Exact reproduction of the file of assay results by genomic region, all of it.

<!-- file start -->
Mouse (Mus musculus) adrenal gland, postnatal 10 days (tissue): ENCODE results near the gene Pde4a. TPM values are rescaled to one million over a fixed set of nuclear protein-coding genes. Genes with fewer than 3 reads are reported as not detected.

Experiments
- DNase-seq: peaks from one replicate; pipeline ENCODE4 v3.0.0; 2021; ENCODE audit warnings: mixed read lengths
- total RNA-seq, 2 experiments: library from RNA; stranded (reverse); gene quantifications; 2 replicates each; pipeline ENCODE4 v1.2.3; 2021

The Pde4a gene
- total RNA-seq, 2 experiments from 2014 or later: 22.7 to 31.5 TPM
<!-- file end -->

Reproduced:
Mouse (Mus musculus) adrenal gland, postnatal 10 days (tissue): ENCODE results near the gene Pde4a. TPM values are rescaled to one million over a fixed set of nuclear protein-coding genes. Genes with fewer than 3 reads are reported as not detected.

Experiments
- DNase-seq: peaks from one replicate; pipeline ENCODE4 v3.0.0; 2021; ENCODE audit warnings: mixed read lengths
- total RNA-seq, 2 experiments: library from RNA; stranded (reverse); gene quantifications; 2 replicates each; pipeline ENCODE4 v1.2.3; 2021

The Pde4a gene
- total RNA-seq, 2 experiments from 2014 or later: 22.7 to 31.5 TPM